What has been greatest challenge for the collaboration market over the past year?
The possibilities of all the things that could happen. The first phase of this was: “It seems like there’s a lot of customers that we need to make sure stay up and running,” so last year at this time, the focus was [keeping] the system up, scale the data center, make sure the businesses are running. That was number one. Step two; there were a lot of small little areas that were starting to [become] annoyances to people because [users] didn’t know how to use the systems sometimes, and working from home, they didn’t have IT support, so you had to make sure it was easy to use and there were no kinks in the products.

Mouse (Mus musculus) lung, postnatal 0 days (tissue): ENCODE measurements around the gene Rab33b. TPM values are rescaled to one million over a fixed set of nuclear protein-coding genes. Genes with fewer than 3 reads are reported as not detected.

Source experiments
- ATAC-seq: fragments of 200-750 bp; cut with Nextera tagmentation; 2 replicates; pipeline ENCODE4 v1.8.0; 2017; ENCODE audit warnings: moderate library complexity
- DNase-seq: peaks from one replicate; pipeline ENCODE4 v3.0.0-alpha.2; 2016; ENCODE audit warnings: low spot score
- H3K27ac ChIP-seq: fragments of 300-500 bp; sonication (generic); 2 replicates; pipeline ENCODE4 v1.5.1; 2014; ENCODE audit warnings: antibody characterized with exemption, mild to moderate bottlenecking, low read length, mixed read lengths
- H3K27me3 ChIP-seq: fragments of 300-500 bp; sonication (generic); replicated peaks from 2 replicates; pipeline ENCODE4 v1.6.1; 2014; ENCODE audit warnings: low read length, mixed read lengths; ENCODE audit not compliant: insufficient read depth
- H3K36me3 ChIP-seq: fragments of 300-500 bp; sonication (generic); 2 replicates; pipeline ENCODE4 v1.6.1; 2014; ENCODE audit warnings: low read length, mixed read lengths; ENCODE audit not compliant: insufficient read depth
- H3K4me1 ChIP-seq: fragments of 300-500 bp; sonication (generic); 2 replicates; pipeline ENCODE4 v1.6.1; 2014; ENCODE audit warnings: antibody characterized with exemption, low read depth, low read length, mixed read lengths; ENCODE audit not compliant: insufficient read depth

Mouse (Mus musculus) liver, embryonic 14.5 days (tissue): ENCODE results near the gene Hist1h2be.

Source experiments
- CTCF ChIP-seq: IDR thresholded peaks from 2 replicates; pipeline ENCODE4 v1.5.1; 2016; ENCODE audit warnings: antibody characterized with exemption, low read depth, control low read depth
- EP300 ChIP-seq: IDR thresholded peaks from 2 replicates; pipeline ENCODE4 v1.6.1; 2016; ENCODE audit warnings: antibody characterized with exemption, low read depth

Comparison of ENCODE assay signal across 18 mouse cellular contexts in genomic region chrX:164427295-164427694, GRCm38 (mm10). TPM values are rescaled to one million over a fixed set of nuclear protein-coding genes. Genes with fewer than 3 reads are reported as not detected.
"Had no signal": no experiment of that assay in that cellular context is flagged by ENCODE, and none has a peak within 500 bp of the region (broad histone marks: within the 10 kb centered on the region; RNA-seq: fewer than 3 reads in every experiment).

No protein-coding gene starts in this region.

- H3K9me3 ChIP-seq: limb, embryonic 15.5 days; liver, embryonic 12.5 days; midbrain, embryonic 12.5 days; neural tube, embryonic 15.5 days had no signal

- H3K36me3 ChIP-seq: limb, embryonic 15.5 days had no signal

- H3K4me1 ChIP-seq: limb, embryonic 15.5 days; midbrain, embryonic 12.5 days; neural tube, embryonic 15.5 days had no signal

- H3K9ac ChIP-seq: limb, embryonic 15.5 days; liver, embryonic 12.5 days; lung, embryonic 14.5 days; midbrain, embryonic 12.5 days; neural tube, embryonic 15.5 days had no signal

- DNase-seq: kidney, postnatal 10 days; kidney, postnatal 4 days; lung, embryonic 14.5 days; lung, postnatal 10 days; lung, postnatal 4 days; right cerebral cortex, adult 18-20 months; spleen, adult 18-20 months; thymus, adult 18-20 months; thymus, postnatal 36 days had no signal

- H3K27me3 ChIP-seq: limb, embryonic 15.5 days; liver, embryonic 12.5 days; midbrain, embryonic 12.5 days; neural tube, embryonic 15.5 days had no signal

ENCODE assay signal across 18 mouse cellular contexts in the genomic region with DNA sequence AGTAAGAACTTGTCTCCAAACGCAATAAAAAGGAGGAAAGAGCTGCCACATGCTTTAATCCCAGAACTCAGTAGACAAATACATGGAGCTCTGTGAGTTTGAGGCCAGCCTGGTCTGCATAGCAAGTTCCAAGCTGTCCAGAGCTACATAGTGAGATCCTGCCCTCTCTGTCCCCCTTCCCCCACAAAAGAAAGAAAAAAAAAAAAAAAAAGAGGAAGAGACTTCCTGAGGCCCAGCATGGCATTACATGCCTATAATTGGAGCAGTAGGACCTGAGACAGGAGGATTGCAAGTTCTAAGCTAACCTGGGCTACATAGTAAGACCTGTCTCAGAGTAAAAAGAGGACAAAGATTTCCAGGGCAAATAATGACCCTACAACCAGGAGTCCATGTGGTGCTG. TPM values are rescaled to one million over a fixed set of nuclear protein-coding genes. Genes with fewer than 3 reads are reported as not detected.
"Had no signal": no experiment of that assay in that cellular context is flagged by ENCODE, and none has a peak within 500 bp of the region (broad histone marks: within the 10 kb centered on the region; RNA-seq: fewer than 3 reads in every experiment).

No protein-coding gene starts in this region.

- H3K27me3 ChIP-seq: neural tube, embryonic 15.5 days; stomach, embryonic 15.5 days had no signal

Now, it’s [about] what the possibilities are for innovation because if you fast forward five years, hopefully we aren’t just looking at each other in these boxes on the screen -- that’s not the way we are going to communicate. We are going to be more immersive in the way we communicate. So, there’s going to be a fair amount of innovation at work so this [experience] truly gets to 10x better than in person. How are [we doing that]? You can record a conversation, you can share convos with someone, you can transcribe it for people speaking different languages, and you can make features that allow introverts to have an equal voice in the room … those kinds of things are very unique. The biggest challenge though, is getting those technologies to be more functional, and capabilities-wise, very rich. how do you make sure that [you build technologies] for people that are not as technologically adept and make it as simple as possible. The challenge is, how do you keep simplifying? And never be satisfied that it’s simple enough. How many clicks does it take to join a Webex, and can we shave off one more click? Those are all things we’re trying to do.